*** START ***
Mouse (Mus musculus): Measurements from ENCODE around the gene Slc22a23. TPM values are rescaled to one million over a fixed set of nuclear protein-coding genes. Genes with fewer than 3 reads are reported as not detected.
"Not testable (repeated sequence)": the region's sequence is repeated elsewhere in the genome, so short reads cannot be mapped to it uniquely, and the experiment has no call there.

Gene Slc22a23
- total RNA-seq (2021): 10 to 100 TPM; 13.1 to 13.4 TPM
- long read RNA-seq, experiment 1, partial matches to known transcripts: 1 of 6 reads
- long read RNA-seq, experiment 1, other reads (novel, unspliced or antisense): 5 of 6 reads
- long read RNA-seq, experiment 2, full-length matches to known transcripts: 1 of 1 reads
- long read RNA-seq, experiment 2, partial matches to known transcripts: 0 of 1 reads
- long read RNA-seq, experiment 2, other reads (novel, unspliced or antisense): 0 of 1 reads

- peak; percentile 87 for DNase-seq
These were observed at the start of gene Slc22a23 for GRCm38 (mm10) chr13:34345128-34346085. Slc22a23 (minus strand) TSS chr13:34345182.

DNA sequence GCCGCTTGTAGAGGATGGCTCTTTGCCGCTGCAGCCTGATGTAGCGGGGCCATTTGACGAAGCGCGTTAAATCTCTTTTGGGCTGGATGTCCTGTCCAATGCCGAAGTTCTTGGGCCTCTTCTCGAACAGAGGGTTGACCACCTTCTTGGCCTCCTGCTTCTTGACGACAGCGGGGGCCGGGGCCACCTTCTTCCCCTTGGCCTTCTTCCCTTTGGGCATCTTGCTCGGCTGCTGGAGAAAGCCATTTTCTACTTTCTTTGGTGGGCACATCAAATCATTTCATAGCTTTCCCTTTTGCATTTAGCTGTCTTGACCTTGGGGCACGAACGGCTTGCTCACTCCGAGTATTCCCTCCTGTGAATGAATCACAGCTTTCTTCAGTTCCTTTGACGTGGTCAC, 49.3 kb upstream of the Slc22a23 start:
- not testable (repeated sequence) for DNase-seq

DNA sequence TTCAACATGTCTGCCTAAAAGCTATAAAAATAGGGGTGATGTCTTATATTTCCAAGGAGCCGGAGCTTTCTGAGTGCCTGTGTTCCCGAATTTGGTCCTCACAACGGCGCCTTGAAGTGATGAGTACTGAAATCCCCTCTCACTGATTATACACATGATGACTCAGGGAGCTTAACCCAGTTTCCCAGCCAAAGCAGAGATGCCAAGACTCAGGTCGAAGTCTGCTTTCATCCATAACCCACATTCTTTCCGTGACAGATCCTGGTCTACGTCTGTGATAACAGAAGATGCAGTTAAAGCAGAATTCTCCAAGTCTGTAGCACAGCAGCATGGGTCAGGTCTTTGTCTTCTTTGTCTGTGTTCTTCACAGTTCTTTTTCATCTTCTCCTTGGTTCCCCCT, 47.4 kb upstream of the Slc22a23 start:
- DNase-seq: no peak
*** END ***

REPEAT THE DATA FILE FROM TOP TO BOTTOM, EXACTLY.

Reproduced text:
Mouse (Mus musculus): Measurements from ENCODE around the gene Slc22a23. TPM values are rescaled to one million over a fixed set of nuclear protein-coding genes. Genes with fewer than 3 reads are reported as not detected.
"Not testable (repeated sequence)": the region's sequence is repeated elsewhere in the genome, so short reads cannot be mapped to it uniquely, and the experiment has no call there.

Gene Slc22a23
- total RNA-seq (2021): 10 to 100 TPM; 13.1 to 13.4 TPM
- long read RNA-seq, experiment 1, partial matches to known transcripts: 1 of 6 reads
- long read RNA-seq, experiment 1, other reads (novel, unspliced or antisense): 5 of 6 reads
- long read RNA-seq, experiment 2, full-length matches to known transcripts: 1 of 1 reads
- long read RNA-seq, experiment 2, partial matches to known transcripts: 0 of 1 reads
- long read RNA-seq, experiment 2, other reads (novel, unspliced or antisense): 0 of 1 reads

- peak; percentile 87 for DNase-seq
These were observed at the start of gene Slc22a23 for GRCm38 (mm10) chr13:34345128-34346085. Slc22a23 (minus strand) TSS chr13:34345182.

DNA sequence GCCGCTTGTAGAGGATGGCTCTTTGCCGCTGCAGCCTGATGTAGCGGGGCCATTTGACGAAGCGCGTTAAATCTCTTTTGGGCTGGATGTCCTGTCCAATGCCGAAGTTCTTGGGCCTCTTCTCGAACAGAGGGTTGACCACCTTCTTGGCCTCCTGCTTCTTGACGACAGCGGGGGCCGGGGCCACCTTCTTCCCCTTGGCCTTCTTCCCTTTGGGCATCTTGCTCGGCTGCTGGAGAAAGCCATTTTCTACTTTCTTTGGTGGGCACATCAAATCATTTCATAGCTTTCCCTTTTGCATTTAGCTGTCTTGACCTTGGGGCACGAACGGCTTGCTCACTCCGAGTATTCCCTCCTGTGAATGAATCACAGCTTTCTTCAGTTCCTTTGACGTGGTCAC, 49.3 kb upstream of the Slc22a23 start:
- not testable (repeated sequence) for DNase-seq

DNA sequence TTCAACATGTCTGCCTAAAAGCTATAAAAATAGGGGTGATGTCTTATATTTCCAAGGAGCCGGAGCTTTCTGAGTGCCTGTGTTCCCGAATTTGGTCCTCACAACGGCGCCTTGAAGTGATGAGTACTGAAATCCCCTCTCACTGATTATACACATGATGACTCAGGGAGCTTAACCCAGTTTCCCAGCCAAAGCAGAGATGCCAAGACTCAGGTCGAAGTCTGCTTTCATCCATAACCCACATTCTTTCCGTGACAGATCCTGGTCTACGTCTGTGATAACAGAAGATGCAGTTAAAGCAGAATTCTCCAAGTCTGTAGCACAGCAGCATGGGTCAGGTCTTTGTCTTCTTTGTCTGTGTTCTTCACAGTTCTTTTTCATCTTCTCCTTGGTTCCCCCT, 47.4 kb upstream of the Slc22a23 start:
- DNase-seq: no peak